The Secrets of Success for Nursing Staff Retention in Long-Term Care

Ask any long-term care nurse or administrator. They all want to improve recruitment and retention of nursing staff. They understand that lower staff turnover rates lead to better care at lower costs.

It’s not that long-term care organizations don’t want to support their nursing staff in their professional growth. It’s that many organizations struggle to do so.

Nursing staff at Attic Angel

“In long-term care, you don’t have all of the support systems available to you in the hospital,” said Lisa McGlynn, RN, Director of Nursing Services at Attic Angel Place in Middleton, Wisconsin. “It’s a lot harder than people recognize. There are no doctors here. There are no specialists. It’s you. You are each specialist.”

A growing number of studies show that strong orientation programs are closely linked to nursing staff retention. Long-term care organizations with effective orientation programs tend to:

  • Have administrative buy-in at all organizational levels;
  • Have agreement among the Administrator, Director of Nursing, Staff Educator and Human Resources on what’s needed to adequately prepare nurses to work in their environment;
  • Start new nurses with a slightly lower workload that increases gradually over several months;
  • Designate an experienced nurse mentor who works closely with new nurses, providing them with timely feedback and professional socialization; and
  • Foster a supportive culture where questions are seen as an opportunity for learning and growth, rather than a sign of inexperience or lack of skill.

McGlynn’s comparison to the supports available to nurses in hospital settings is apt. Many hospitals run nurse residency programs, which have been shown to be effective at boosting the confidence, skill and retention rates of new RNs.

Nurse residencies are ten-week to year-long transition to practice programs that offer targeted training and mentoring. Due to their size, staffing levels and tendency to hire multiple nurses at once, hospitals can often offer nurse residency programs.

The same isn’t true of long-term care organizations. Yet long-term care nurses’ wide range of responsibilities suggests that they could especially benefit from residency programs to support their transition to practice. (See our earlier article, “Nurse Residencies: Now Coming to Long-Term Care.”)

That’s why researchers at the University of Wisconsin–Madison School of Nursing’s Center for Aging Research and Education (CARE) developed an online residency program for nurses entering long-term care. Called Geri-Res, the program includes online curricula for nurses and their coaches, an implementation toolkit and a supported onboarding process for long-term care organizations. Geri-Res offers tailored tracks for three settings: nursing homes, assisted living and home health.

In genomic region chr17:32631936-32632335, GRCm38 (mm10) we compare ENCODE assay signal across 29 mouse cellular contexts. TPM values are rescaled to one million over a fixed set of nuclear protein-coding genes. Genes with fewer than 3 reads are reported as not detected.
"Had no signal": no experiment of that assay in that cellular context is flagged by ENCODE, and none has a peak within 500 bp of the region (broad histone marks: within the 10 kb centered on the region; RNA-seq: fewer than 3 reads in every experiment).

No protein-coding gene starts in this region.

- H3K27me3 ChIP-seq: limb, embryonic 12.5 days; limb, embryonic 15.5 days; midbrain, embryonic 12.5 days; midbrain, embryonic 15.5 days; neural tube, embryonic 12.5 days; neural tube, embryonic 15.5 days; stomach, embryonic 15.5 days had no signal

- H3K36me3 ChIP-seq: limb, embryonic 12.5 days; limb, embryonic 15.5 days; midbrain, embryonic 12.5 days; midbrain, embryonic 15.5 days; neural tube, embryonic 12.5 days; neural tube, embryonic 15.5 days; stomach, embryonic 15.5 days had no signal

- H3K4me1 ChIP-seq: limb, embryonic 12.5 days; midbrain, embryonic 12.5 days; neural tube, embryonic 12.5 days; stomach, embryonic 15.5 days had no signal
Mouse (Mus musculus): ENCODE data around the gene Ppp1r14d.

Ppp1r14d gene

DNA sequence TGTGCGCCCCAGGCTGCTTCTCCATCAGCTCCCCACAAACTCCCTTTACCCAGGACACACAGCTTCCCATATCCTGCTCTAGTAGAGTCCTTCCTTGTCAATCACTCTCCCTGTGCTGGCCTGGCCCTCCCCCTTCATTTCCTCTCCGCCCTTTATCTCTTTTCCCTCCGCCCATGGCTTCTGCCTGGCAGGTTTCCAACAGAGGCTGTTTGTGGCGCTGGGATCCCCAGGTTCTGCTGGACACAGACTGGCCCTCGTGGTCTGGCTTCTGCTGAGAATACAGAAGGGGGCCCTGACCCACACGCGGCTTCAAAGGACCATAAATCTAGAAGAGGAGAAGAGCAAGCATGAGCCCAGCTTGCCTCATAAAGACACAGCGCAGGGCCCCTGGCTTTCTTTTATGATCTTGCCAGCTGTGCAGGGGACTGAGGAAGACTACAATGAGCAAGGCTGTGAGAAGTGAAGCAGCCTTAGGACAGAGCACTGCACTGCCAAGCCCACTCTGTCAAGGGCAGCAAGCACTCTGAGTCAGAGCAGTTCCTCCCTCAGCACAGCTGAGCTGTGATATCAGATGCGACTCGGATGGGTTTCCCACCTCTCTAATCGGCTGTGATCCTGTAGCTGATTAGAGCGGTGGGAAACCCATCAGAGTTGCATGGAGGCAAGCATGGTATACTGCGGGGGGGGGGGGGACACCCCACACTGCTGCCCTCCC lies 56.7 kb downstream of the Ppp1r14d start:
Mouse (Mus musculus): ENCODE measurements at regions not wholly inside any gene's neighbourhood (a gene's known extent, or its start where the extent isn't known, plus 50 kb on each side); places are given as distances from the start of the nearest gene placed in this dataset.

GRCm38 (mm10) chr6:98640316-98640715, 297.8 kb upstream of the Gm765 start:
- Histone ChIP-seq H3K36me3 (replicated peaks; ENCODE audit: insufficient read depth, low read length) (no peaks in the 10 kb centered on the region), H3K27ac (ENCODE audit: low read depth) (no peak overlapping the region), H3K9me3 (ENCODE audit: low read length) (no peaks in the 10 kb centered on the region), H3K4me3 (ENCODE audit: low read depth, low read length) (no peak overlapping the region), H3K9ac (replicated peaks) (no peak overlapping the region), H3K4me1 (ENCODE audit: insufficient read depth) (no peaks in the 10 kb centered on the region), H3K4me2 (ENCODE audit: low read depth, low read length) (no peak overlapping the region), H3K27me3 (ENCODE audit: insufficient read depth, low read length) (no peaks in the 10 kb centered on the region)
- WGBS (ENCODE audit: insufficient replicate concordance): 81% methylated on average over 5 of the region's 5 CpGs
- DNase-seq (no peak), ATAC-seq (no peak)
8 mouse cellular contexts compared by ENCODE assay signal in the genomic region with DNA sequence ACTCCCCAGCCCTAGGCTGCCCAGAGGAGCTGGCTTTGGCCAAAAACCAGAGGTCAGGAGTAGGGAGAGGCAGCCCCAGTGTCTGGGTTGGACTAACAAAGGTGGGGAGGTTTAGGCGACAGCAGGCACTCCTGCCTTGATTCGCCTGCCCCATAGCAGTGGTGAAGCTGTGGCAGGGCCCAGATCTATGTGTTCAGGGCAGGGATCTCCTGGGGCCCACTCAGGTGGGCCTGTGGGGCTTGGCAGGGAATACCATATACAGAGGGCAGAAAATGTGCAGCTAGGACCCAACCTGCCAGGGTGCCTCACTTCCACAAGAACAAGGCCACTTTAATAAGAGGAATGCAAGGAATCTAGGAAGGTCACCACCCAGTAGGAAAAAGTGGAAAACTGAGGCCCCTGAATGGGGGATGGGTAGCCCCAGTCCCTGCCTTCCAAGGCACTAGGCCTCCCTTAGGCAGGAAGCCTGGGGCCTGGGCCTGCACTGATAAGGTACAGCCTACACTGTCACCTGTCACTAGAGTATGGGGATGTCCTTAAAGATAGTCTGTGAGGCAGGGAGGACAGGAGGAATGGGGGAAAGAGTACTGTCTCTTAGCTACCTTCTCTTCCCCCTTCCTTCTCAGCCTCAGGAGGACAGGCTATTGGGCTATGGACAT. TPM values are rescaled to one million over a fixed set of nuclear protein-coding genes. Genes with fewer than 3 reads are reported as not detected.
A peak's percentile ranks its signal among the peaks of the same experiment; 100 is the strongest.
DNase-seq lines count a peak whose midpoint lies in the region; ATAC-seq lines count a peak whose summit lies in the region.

Attic Angel in Middleton piloted the Geri-Res nursing home track. Attic Angel’s Betsy Gerhardt, RN, who is a mentor in the Geri-Res program, noticed an impact on nursing staff morale.

Mentoring in the Geri-Res nurse residency program

“They appreciate that we’re investing in them,” said Gerhardt. “They’re noticing that we care. Even the seasoned nurses are appreciative of it.”

Geri-Res helps long-term care organizations better support and retain nursing staff by:

  • Walking the organization through the development of their residency implementation plan, including how to enroll new nurses in the program, how to handle their scheduling and how to facilitate meetings between new nurses and their mentors;
  • Supporting experienced nurses to develop mentoring skills; and
  • Helping new nurses apply residency lessons immediately, through exercises like reviewing charts and identifying evidence-based recommendations, in ways that connect the nurses with colleagues throughout the organization.

Attic Angel’s Gerhardt and McGlynn were surprised that Geri-Res not only helped new nurses build skills and confidence, but also impacted others on the nursing staff, as well as the organization overall. They saw nurses talking with each other more and asking questions more readily. Some nurses wanted to know if they could participate in the residency program.

“It’s a good way for a nurse to have an impact and make change in the workplace,” said McGlynn. “How often do you really get to say that?”

Data from the skilled nursing homes that piloted Geri-Res suggests the program lowers nursing staff turnover while increasing job satisfaction. This further illustrates the power of committing to supporting and developing nursing staff at the organizational level.

“It is exciting to see these results,” said Barbara Bowers, PhD, RN, FAAN, CARE Director and UW–Madison School of Nursing Associate Dean for Research.  “Our hope is that creating a work environment that elevates the professional development of long-term care nursing will not only reduce nurse turnover, but will also make the setting a more attractive career option for new nurse graduates.”

Peggy Rynearson; photos by Alex Andre